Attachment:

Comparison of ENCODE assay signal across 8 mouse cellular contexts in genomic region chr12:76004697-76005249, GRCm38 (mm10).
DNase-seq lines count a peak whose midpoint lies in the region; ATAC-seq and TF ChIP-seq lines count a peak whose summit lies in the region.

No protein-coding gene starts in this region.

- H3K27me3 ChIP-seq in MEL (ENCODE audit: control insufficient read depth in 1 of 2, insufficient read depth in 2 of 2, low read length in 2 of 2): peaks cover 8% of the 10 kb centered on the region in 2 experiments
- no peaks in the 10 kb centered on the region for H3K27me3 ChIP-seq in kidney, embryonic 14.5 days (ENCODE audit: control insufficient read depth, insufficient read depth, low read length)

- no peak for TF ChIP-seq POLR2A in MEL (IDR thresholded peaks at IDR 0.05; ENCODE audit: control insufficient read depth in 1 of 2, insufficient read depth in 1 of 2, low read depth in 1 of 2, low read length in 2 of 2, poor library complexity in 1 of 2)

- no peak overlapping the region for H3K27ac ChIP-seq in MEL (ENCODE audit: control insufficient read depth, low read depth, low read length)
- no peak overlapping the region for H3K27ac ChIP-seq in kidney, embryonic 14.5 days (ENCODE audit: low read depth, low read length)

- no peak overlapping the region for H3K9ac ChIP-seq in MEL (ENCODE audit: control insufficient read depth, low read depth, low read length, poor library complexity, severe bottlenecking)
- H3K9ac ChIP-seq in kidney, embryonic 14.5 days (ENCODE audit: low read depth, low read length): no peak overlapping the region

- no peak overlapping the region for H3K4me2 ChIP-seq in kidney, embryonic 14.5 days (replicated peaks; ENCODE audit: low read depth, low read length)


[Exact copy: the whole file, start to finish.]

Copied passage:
Comparison of ENCODE assay signal across 8 mouse cellular contexts in genomic region chr12:76004697-76005249, GRCm38 (mm10).
DNase-seq lines count a peak whose midpoint lies in the region; ATAC-seq and TF ChIP-seq lines count a peak whose summit lies in the region.

No protein-coding gene starts in this region.

- H3K27me3 ChIP-seq in MEL (ENCODE audit: control insufficient read depth in 1 of 2, insufficient read depth in 2 of 2, low read length in 2 of 2): peaks cover 8% of the 10 kb centered on the region in 2 experiments
- no peaks in the 10 kb centered on the region for H3K27me3 ChIP-seq in kidney, embryonic 14.5 days (ENCODE audit: control insufficient read depth, insufficient read depth, low read length)

- no peak for TF ChIP-seq POLR2A in MEL (IDR thresholded peaks at IDR 0.05; ENCODE audit: control insufficient read depth in 1 of 2, insufficient read depth in 1 of 2, low read depth in 1 of 2, low read length in 2 of 2, poor library complexity in 1 of 2)

- no peak overlapping the region for H3K27ac ChIP-seq in MEL (ENCODE audit: control insufficient read depth, low read depth, low read length)
- no peak overlapping the region for H3K27ac ChIP-seq in kidney, embryonic 14.5 days (ENCODE audit: low read depth, low read length)

- no peak overlapping the region for H3K9ac ChIP-seq in MEL (ENCODE audit: control insufficient read depth, low read depth, low read length, poor library complexity, severe bottlenecking)
- H3K9ac ChIP-seq in kidney, embryonic 14.5 days (ENCODE audit: low read depth, low read length): no peak overlapping the region

- no peak overlapping the region for H3K4me2 ChIP-seq in kidney, embryonic 14.5 days (replicated peaks; ENCODE audit: low read depth, low read length)